Newly appointed Director Giulia Zanderighi is an internationally recognized expert in the field of collider phenomenology. This theoretical discipline investigates elementary particles and their fundamental interactions. Mathematical models and calculations play a central role in particle physics: the greater the precision with which theoretical physicists calculate the behaviour of elementary particles, the more information can be deduced from the data obtainable in accelerator experiments, for example.
Before being appointed to the Max Planck Institute for Physics, Giulia Zanderighi was a Professor at the renowned Rudolf Peierls Centre for Theoretical Physics and a Tutorial Fellow at Oxford University’s Wadham College. Originally from Italy, the scientist obtained her doctorate at the Università degli Studi in Pavia before continuing her academic career at the Institute for Particle Physics Phenomenology in Durham (UK), Fermilab in Batavia (USA) and CERN.
Giulia Zanderighi works on theoretical predictions of particle collisions in the Large Hadron Collider (LHC) at CERN. The scientist has earned a reputation in this field for highly precise calculations telling scientists what results to expect in particle collisions, e.g. in the decay of the Higgs boson.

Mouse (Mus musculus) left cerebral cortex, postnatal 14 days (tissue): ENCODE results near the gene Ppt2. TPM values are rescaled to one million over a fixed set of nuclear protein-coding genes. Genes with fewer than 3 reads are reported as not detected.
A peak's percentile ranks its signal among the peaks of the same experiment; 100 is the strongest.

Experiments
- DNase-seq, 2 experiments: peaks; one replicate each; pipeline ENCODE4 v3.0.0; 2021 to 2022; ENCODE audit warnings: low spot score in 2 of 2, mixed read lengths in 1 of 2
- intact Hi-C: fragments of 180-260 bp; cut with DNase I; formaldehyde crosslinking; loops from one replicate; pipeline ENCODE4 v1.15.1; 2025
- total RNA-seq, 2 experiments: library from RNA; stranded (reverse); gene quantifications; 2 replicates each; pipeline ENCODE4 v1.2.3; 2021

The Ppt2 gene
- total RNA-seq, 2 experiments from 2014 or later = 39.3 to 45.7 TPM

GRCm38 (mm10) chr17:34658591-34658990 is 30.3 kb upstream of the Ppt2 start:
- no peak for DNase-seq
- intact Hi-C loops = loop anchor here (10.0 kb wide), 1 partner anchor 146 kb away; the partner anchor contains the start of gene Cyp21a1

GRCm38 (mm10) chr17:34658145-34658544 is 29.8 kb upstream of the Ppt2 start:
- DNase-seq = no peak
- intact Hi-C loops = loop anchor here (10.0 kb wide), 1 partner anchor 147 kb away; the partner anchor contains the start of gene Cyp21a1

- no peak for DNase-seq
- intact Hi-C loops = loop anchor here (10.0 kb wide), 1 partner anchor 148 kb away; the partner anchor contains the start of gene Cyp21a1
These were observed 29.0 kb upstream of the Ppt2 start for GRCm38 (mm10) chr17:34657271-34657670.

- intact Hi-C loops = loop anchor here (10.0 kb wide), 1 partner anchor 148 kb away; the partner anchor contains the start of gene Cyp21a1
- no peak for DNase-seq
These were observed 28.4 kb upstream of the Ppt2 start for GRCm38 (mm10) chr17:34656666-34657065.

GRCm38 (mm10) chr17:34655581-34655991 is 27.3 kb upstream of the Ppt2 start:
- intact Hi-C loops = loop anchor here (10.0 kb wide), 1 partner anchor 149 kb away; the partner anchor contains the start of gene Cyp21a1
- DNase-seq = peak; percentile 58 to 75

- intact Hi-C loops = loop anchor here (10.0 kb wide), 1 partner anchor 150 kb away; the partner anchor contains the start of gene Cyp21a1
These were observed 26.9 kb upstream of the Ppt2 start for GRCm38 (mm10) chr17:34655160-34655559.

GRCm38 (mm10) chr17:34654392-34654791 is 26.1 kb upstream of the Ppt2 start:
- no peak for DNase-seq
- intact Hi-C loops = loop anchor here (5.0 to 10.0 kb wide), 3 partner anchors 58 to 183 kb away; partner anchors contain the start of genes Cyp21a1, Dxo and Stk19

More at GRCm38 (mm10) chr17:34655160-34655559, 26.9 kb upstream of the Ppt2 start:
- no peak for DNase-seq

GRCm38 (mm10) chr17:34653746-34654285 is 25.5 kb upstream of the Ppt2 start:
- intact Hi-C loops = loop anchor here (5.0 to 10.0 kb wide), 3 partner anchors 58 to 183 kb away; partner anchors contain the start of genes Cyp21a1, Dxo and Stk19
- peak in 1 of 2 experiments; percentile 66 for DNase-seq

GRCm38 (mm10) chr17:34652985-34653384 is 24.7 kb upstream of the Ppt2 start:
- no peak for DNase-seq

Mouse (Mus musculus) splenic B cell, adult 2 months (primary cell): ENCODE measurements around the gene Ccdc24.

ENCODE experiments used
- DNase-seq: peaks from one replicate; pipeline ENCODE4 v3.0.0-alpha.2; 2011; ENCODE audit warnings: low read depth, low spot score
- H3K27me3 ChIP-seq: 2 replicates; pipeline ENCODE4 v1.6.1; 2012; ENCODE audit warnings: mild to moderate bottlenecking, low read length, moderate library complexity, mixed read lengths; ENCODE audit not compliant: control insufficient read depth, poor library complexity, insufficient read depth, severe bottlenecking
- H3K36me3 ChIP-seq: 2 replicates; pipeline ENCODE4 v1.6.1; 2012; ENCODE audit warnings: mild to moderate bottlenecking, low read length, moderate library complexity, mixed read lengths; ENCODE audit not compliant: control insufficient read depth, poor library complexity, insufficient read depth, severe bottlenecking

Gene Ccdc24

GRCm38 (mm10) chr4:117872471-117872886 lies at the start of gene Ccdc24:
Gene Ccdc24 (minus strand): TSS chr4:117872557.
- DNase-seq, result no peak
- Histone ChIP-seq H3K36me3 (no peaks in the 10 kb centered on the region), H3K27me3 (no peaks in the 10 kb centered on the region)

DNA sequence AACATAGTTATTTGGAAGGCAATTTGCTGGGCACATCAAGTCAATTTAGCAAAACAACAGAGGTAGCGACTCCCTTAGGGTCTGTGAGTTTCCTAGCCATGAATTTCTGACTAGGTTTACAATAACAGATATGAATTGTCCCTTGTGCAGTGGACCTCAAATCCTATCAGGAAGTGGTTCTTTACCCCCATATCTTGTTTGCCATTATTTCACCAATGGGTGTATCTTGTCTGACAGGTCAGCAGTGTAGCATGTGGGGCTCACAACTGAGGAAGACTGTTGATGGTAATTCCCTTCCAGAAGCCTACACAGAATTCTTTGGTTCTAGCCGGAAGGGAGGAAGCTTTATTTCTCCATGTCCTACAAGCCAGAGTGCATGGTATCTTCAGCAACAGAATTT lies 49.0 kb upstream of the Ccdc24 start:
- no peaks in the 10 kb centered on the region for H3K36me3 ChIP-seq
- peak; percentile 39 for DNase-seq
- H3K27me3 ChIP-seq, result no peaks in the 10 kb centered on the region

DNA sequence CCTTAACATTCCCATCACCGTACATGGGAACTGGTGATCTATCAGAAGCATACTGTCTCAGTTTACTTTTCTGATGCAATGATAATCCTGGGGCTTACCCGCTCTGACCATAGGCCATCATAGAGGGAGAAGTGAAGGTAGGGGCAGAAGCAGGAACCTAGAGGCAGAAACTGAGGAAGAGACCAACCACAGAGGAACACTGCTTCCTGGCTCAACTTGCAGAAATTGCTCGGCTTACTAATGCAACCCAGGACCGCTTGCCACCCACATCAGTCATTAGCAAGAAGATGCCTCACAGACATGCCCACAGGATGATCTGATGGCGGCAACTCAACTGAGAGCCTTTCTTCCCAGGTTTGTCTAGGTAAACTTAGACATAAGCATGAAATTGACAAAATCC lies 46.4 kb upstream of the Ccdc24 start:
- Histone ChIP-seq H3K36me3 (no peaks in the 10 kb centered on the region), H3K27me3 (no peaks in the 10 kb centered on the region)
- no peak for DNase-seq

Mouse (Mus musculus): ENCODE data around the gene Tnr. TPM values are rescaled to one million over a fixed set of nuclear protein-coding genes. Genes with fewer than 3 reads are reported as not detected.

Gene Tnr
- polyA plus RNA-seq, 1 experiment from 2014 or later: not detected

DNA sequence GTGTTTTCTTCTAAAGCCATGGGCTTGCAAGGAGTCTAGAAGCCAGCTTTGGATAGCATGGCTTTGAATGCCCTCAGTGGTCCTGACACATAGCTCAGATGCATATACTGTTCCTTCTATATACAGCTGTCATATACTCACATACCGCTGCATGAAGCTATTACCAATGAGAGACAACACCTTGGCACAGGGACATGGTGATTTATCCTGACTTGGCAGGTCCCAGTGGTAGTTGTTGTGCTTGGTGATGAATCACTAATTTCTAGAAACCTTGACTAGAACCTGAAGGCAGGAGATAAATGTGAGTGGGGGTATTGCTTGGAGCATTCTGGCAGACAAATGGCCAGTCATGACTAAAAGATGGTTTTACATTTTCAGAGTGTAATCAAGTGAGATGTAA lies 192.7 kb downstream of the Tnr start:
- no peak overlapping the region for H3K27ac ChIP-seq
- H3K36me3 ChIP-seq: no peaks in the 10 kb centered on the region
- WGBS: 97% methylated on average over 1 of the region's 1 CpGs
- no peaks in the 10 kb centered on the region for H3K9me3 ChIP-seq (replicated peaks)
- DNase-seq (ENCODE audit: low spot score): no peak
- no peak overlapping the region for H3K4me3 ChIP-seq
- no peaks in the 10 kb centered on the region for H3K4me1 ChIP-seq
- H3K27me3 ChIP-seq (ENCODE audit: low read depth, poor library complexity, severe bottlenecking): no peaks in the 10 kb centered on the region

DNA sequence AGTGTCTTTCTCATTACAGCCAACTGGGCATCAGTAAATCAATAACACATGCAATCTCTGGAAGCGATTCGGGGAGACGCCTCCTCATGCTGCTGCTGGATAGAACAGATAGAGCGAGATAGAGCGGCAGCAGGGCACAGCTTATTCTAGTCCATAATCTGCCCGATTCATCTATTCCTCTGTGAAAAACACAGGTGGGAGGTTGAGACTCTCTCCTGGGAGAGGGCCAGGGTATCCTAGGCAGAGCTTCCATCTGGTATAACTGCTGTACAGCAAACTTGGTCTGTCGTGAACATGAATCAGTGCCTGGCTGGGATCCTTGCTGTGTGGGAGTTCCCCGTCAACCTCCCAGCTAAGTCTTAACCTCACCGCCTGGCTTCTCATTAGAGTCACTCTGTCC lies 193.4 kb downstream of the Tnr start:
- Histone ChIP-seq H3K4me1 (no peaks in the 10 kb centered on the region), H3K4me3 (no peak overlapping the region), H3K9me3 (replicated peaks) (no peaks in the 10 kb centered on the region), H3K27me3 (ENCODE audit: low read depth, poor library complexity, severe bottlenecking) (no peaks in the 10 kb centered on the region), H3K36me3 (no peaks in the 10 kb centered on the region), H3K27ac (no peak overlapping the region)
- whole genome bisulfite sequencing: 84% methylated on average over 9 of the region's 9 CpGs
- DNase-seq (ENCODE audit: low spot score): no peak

“Only when we have an exact idea, which particles form, how frequent they are and what energies they have, we can see deviations in the experimental results”, Giulia Zanderighi says. “These may be a hint for new physics.” The models and codes the scientist developed have helped experimental physicists elicit valuable information from the ATLAS and CMS detectors. “
Phenomenology and high-precision calculations will have an even more important role to play in the future. In a few years, the LHC will be upgraded to a high-luminosity collider. “This means more particle collisions and therefore greater probability of discovering new physics in the data – i.e. phenomena that cannot be explained with the current Standard Model of particle physics,” explains Giulia Zanderighi.
The scientist has received several awards for her outstanding work. In 2012 she won the Bessel Research Award, and in 2013 she received an ERC Consolidator Grant endowed with EUR 1.5 million – one of the European Union's most important funding awards.
The Director leads the Department of "Novel Computational Techniques in Particle Phenomenology” at the Max Planck Institute for Physics, where she will co-operate with Siegfried Bethke, Director of Experimental High-Energy Physics, in connection with the ATLAS detector. “I’m also looking forward to working with Johannes Henn, who was also appointed just recently and who focuses intensively on methods of quantum field theory,” adds Zanderighi.